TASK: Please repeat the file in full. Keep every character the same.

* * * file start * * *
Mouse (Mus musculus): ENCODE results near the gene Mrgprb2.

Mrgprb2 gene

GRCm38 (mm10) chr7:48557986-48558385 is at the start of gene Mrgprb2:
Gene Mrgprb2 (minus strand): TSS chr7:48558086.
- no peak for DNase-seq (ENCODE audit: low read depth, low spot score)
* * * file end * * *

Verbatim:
Mouse (Mus musculus): ENCODE results near the gene Mrgprb2.

Mrgprb2 gene

GRCm38 (mm10) chr7:48557986-48558385 is at the start of gene Mrgprb2:
Gene Mrgprb2 (minus strand): TSS chr7:48558086.
- no peak for DNase-seq (ENCODE audit: low read depth, low spot score)